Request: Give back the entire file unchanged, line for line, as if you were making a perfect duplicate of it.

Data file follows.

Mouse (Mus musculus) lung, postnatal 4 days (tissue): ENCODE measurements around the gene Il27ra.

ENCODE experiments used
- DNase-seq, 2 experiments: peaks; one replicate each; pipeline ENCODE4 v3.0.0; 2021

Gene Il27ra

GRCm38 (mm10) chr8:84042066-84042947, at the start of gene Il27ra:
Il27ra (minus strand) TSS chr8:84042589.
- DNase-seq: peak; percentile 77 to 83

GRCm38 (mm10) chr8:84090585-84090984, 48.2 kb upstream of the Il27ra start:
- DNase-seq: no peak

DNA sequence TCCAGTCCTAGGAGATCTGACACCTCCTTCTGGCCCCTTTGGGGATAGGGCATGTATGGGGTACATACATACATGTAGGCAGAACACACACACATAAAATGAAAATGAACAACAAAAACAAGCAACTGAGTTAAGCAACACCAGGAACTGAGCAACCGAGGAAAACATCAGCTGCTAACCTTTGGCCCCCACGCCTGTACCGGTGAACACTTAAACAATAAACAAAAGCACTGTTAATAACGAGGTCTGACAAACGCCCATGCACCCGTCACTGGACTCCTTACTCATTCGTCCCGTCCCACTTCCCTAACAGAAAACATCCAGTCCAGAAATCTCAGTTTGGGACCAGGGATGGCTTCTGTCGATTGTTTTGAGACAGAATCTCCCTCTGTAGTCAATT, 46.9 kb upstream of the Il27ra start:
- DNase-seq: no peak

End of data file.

Mouse (Mus musculus) lung, postnatal 4 days (tissue): ENCODE measurements around the gene Il27ra.

ENCODE experiments used
- DNase-seq, 2 experiments: peaks; one replicate each; pipeline ENCODE4 v3.0.0; 2021

Gene Il27ra

GRCm38 (mm10) chr8:84042066-84042947, at the start of gene Il27ra:
Il27ra (minus strand) TSS chr8:84042589.
- DNase-seq: peak; percentile 77 to 83

GRCm38 (mm10) chr8:84090585-84090984, 48.2 kb upstream of the Il27ra start:
- DNase-seq: no peak

DNA sequence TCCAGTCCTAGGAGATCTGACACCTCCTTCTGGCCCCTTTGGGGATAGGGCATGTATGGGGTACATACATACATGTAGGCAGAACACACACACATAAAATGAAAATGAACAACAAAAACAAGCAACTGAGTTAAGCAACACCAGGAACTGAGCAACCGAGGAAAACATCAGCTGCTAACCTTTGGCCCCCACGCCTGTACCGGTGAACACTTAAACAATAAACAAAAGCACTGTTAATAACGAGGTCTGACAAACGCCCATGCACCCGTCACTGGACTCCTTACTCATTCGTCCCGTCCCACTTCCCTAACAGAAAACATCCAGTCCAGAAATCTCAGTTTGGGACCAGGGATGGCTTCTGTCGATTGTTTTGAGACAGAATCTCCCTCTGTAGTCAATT, 46.9 kb upstream of the Il27ra start:
- DNase-seq: no peak